2. The Model Hamiltonian and Formalism for a Linear Spin Wave Theory

As shown in [4], the theoretical model for a quasi-1D organic ferromagnet (for instance, polyBIPO) can be approximately constructed in the way shown in Fig. 1. It is assumed that a radical of the material has only one residual spin S, and any detailed information on such a radical is neglected, and that exchange interaction between two neighboring organic radicals is antiferromagnetic. According to this theoretical picture, the upper chain (called 1 chain) can be treated as an antiferromagnetic spin chain, and the lower one (called m chain) is naturally taken as a ferromagnetic spin chain, i.e., this model can be equivalently

0 ; Jz

Fig. 1. The arrangement of radicals in organic magnet sfor the theoretical con- sideration

I

@ - 3 ! ! L - * L - a

Magnon Excitations and Magnetic Properties of Organic Polymer Ferromagnets 469

considered as an antiferromagnetic spin chain coupled antiferromagnetically with a ferromagnetic chain. This equivalent model is also of interest in theoretical physics. According to this theoretical model, the first organic polymer ferromagnet polyBIPO has been synthesized, whose molecular structure can be presented as [4]

As can be seen, the above structure can be indeed simplified in the way of Fig. 1. We assume that every radical in Fig. 1 has a non-compensated spin S, the 1 chain with

exchange integral J , > 0 is isotropic, the m chain with interaction J 3 ,!, J 3 , > 0 is anisotropic, and the coupling J 2 > 0 between 1 and m chains is isotropic. Since there is no purely one-dimensional ferromagnet, we may conceive that there perhaps exists a weaker 3D interchain interaction, which may be ignored at low temperatures. Therefore, the model Hamiltonian reads as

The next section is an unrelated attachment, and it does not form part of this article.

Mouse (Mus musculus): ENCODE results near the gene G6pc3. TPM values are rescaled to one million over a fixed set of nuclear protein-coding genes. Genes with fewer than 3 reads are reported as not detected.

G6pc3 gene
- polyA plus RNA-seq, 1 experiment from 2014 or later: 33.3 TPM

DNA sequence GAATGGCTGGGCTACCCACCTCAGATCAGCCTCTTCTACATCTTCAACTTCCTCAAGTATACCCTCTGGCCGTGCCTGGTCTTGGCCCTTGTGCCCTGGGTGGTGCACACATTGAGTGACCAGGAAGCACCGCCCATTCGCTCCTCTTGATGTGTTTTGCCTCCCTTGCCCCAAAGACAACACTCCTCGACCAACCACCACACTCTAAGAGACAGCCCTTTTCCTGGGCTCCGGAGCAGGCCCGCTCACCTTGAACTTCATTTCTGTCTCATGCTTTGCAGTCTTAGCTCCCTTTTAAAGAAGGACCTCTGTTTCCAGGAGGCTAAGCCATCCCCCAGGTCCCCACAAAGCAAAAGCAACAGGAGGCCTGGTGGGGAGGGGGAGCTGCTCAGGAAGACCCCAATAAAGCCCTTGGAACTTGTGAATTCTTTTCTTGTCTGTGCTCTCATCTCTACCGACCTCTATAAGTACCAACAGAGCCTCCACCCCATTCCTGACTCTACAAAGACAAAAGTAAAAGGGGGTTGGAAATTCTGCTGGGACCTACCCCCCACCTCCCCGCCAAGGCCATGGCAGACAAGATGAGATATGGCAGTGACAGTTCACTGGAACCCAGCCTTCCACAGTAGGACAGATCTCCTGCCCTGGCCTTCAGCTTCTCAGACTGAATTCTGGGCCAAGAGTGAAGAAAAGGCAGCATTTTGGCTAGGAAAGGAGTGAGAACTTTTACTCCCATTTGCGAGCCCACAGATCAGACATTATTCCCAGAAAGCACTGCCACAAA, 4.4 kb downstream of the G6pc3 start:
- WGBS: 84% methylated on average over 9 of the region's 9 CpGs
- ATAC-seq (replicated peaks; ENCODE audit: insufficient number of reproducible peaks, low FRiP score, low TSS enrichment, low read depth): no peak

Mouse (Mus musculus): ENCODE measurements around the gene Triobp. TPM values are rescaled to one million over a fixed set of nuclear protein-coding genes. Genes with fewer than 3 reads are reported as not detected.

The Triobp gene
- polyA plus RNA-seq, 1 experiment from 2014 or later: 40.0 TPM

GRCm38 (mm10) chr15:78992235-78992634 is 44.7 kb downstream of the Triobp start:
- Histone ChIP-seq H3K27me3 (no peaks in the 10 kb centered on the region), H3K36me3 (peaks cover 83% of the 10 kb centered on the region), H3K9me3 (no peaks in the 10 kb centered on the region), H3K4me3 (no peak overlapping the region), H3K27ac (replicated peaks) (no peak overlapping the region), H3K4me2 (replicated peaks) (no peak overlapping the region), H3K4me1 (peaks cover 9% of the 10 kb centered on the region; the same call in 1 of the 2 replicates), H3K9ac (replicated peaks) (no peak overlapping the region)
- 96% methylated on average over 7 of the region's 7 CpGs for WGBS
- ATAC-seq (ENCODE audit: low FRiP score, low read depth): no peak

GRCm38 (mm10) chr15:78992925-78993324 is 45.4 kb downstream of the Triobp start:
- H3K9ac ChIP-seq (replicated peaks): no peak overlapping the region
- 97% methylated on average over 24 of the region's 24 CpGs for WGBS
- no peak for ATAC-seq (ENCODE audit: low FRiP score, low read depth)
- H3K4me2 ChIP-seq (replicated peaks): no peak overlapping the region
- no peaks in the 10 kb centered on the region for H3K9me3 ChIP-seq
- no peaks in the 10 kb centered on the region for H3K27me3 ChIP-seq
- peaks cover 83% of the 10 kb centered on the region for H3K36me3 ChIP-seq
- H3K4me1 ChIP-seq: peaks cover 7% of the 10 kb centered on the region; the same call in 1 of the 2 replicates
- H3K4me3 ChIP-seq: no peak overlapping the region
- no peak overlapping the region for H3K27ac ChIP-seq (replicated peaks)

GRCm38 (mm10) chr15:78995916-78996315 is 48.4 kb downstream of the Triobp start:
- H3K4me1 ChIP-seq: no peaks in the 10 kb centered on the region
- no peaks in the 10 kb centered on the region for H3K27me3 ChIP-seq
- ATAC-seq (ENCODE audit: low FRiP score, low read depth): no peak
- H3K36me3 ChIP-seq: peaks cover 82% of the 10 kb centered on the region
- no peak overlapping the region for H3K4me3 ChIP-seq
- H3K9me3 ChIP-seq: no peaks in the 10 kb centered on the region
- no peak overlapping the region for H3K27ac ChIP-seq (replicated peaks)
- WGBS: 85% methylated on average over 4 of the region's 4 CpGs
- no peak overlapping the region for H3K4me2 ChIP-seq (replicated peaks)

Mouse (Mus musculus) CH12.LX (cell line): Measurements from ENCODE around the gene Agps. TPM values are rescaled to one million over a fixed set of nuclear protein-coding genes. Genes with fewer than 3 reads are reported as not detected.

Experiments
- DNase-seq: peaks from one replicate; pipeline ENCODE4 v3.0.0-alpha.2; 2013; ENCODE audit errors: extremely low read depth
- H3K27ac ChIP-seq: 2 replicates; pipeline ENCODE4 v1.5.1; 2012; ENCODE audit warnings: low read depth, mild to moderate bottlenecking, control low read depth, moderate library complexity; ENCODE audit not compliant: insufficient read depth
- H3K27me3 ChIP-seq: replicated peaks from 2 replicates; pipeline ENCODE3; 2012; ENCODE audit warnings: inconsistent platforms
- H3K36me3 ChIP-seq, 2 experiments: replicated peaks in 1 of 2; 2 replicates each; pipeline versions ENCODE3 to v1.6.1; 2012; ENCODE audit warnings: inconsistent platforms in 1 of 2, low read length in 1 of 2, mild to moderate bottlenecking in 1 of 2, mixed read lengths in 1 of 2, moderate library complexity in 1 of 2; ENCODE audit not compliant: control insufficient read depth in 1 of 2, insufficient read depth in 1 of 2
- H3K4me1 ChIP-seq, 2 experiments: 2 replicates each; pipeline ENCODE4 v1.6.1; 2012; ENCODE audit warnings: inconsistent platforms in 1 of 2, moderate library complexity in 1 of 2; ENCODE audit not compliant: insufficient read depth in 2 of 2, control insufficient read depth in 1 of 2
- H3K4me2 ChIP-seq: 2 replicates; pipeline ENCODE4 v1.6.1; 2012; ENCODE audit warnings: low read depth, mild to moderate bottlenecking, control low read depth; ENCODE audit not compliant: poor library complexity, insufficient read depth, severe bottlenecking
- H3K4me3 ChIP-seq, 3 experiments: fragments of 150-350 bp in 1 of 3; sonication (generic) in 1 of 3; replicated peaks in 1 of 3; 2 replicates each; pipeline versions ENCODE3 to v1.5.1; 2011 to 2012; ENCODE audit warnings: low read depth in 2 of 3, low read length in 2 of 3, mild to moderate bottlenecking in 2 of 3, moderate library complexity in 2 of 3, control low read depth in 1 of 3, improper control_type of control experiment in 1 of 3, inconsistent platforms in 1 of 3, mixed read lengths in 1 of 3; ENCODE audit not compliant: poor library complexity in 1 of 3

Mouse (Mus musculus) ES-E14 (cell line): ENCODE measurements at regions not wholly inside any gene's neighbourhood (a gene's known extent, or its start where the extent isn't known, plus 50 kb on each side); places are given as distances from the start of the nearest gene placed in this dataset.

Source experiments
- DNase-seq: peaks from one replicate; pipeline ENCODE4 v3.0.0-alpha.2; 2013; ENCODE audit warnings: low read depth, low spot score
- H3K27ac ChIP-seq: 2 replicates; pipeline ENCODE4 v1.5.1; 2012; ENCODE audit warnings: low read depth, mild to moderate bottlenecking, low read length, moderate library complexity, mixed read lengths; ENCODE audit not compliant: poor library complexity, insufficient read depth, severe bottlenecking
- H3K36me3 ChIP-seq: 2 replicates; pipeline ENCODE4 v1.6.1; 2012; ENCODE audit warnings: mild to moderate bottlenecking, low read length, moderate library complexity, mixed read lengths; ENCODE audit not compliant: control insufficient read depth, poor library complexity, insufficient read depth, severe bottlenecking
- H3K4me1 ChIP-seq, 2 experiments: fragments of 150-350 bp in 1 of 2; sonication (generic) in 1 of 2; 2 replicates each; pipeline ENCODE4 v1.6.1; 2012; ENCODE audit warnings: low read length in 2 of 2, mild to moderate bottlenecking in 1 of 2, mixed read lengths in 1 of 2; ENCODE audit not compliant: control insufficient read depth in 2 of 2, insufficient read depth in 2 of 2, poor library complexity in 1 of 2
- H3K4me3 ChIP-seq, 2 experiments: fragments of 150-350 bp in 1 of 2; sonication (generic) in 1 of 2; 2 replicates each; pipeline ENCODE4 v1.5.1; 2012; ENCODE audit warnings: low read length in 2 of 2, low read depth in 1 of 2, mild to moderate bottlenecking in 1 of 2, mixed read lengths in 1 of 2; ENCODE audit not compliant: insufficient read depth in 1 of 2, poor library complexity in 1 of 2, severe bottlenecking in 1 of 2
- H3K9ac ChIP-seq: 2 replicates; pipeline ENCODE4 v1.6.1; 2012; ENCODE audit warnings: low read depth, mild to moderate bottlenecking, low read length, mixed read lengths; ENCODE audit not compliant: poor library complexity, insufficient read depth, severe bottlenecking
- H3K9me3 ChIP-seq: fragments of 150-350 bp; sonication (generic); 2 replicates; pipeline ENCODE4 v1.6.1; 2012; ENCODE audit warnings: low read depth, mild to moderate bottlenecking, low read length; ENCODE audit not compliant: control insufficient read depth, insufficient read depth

2 = 2 1 + P2 + 2 3 , = J 1 c sl sL+A 9

I , A

2 2 = ~2 C S l + a . S m + a h i m j 1,m.a

where a = 2 4 , A and a are the lattice spacings of 1 and m chains, respectively, and

[S;, Sq] = iE,,,SThkj, S; = S ( S + 1) ; k, j E 1, m chains. (2) We can further assume that the theoretical lattice is bipartitive and can be divided into A and B sublattices. On the A(B) sublattice, the vacuum state is the s = S(-S) state, i.e., the A sublattice describes the up-spins and the B sublattice the down-spins.

2.1. The magnon excitations

In order to investigate the magnon excitations of the system, we have to introduce the usual Holstein-Primakoff (H-P) transformation. At low temperatures, we only consider the low-lying excitation states. So we can approximately expand the Bose operators in H-P transformation as follows:

S: 2 (2S)12 a, , S, = (2s) u+ , S:, = S - .+ai for a E A , (3a)

SA L (2S) bf , S , L (2S)12 b j , S i j = bf b j - S for b E B . (3b)

The operators ai and bj satisfy the usual commutation relations. Inserting (3) into (l), the Hamiltonian for the linear magnons is then written in momentum space as follows:

470

with

GANG Su, DE-SHEN XUE, FA-SHEN Lr, and Mo-LIN GE

where y k = cos k (the lattice spacing A can be taken as unity), and N is the total site number of the m chain. Above we have neglected the nonlinear terms aabb in the product of SzS: . Introducing the standard Bogoljubov transformation into (4), the Hamiltonian becomes

with

B - A , 1 2 2

E2(k) = ~ + - [ ( B + A,)2 - 4C,2]2,

where cl(k) and c2(k) are two branches of the low-lying spin wave excitation spectrum of the system. They are nondegenerate and are different from the usual ones corresponding to the antiferromagnetic case, which may illustrate from another aspect that the magnetic and thermodynamic properties of the system are similar to some kind of ferromagnetic and magnetic order should appear in our system. In general, one can expect that there exist three magnon branches from three spins per unit cell. However, we should point out that we believe that the two magnon excitations from the up-spins of the 1 chain and the up-spins of the m chain are physically identical and can merge into one when diagonalizing the Hamiltonian (l), and therefore the information of in-phase and out-of-phase collective magnetic excitations is just the combined result of the actual three magnons from three spins, which does not change the final physical substance. On the other hand, we find that the magnons of the system have zero point energies as in the antiferromagnetic case. The ground state energy of such magnons is

where

Magnon Excitations and Magnetic Properties of Organic Polymer Ferromagnets 47 1

k - - - - - c